A puppet government
In his May 25 letter “Fear for the city,” Mr. John Gajdos blames Betty Winholtz for many of Morro Bay’s problems.
Betty supports Noah Smukler, Christine Johnson and Jamie Irons because they care about the future of Morro Bay.
She is right to chastise the City Council for spending nearly $6 million to keep the wastewater treatment plant where it is — in a flood plain. This money is lost. Plus the council is spending $15,000 a month for a lobbyist to push this poor plan through the Coastal Commission.
Never miss a local story.
The lawsuit against State Parks made the Morro Bay State Park a better park.
As for driving Duke Energy out of town, Duke made $1.5 billion — during the so-called energy crisis of 2000-01. As a result of its role in fixing the energy market, it had to pay hundreds of millions back to the state. Duke sold the plant to a bunch of bankers, took the money and left the state.
Morro Bay has had a puppet government for years, serving the interests of a few to rezone commercial property to residential, to the detriment of city coffers.
Many thanks to Betty Winholtz for all she has done for the city.
As a Morro Bay resident, I am supporting Noah Smukler and Christine Johnson for City Council and Jamie Irons for mayor. I believe they will put community first and make sound decisions for Morro Bay’s future.
Time after time, Noah has been the odd man out voting on the council. With Christine Johnson onboard and Jamie Irons at the helm, Morro Bay can navigate a new course to success. They will not only be community minded, but they will also support the best interests of our entire business community. I believe they will work diligently to resolve current and future issues with true fiscal responsibility.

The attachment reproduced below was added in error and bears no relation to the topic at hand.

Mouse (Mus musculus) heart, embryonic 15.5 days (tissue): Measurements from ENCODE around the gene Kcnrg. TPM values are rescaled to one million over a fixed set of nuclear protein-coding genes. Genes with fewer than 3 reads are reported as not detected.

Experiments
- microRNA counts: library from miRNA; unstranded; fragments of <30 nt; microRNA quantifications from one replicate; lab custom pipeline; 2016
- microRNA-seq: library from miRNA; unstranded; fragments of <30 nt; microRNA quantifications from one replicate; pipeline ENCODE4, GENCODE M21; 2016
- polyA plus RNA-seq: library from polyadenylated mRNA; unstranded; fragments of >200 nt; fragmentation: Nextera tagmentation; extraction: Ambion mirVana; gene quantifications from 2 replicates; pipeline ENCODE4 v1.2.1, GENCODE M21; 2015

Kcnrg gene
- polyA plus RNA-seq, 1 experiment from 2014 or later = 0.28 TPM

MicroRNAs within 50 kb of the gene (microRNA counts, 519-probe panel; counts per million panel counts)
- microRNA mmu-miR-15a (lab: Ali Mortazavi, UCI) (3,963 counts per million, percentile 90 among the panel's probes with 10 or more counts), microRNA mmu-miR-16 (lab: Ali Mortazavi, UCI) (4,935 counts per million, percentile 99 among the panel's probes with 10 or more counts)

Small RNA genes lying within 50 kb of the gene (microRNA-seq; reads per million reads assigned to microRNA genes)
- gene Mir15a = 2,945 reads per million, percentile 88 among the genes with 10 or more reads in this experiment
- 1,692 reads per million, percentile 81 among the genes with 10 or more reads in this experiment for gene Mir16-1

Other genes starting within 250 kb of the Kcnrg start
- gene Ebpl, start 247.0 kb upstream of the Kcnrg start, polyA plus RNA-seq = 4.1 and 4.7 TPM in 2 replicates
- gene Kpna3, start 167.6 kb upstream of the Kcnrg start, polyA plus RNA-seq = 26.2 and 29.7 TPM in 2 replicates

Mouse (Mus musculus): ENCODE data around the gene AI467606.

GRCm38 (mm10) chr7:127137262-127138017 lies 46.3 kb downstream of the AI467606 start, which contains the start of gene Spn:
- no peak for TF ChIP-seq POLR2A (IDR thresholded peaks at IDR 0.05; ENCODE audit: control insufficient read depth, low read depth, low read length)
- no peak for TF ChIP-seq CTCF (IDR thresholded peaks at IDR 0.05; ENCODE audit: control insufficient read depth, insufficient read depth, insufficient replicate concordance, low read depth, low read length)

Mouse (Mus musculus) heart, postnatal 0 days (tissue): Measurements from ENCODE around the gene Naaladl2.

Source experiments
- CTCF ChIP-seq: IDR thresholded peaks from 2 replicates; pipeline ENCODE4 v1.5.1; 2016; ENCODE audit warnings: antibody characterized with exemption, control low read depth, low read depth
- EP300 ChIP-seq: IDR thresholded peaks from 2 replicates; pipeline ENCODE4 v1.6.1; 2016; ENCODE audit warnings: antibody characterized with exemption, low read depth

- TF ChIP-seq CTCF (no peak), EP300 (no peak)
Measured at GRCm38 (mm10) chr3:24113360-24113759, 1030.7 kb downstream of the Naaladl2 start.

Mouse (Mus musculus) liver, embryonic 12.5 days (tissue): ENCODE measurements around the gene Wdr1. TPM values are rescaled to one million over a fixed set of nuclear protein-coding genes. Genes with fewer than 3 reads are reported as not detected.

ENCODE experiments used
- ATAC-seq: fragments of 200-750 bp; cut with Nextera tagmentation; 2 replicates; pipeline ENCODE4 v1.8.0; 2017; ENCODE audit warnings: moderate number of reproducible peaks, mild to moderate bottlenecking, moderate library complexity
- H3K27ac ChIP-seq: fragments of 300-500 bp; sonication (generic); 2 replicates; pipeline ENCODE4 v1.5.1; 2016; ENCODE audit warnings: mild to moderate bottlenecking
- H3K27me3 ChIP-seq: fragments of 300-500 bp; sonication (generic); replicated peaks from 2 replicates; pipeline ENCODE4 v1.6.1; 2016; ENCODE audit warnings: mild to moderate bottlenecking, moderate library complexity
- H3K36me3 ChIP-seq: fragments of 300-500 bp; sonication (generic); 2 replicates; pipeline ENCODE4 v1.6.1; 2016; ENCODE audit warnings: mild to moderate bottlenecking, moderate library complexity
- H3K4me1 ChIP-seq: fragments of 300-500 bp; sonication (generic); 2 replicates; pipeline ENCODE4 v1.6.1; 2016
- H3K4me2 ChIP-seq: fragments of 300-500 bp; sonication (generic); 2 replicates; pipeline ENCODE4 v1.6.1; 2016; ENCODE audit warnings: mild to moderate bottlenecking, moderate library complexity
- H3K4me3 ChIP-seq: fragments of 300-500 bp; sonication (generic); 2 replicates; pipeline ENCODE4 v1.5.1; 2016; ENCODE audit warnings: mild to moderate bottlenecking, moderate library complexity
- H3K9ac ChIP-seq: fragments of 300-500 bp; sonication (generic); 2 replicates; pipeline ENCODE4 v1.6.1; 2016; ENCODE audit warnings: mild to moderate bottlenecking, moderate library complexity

Evan B. Barbis
“Smart growth” is a euphemism for “denying citizens the right to own a house with a yard outside city limits.” I also want to preserve the Central Coast’s natural beauty.
However, allowing the government and other “concerned” groups to co-opt surrounding land in the name of “conservation” and then forcing the population into apartments and condos in the cities is hardly the answer — and surely infringes upon our inalienable rights.
We are going in the wrong direction. Who wants congested cities surrounded by huge amounts of undeveloped land? This subject definitely needs a more balanced approach. If I lived in the 3rd and 5th Districts, I would vote for Ed Waage and Debbie Arnold.
Harder to live here
I love living in this community, and I am finding it harder and harder to do so, as do my children, because of the lack of jobs and businesses that can and will locate here. The most common theme I hear from businesses closing their doors or choosing not to operate in this county is the cost of doing business here.
Our current Board of Supervisors has chosen to implement more regulations that lead to more red tape and expenses to live and work in this county. And if they have their way, they are not done yet. Therefore, I encourage you to vote for Ed Waage for 3rd District supervisor.
Just a few places
I can personally attest that only five places remain where there are no “Ed Waage for Supervisor” signs. They are:
Little Round Top, at the Gettysburg National Memorial Park.
The sea otter exhibit at the Monterey Bay Aquarium.
The drive-up window at In-N-Out Burger in Arroyo Grande.
St. Francis of Assisi’s Porziuncola chapel.
My front yard.
Impressed by Hill
Before casting my vote for a candidate running for re-election, I always try to collect information about their performance while in office. Did the candidate perform as promised? Did he/she improve our lives?
I am pleased to say that the answer to these questions is a resounding “Yes!” for Adam Hill for 3rd District supervisor. I have been especially impressed by Adam’s efforts as co-chair of the first countywide public-private Economic Development Project. The EDP is helping to grow small businesses in our county and will create badly needed new jobs.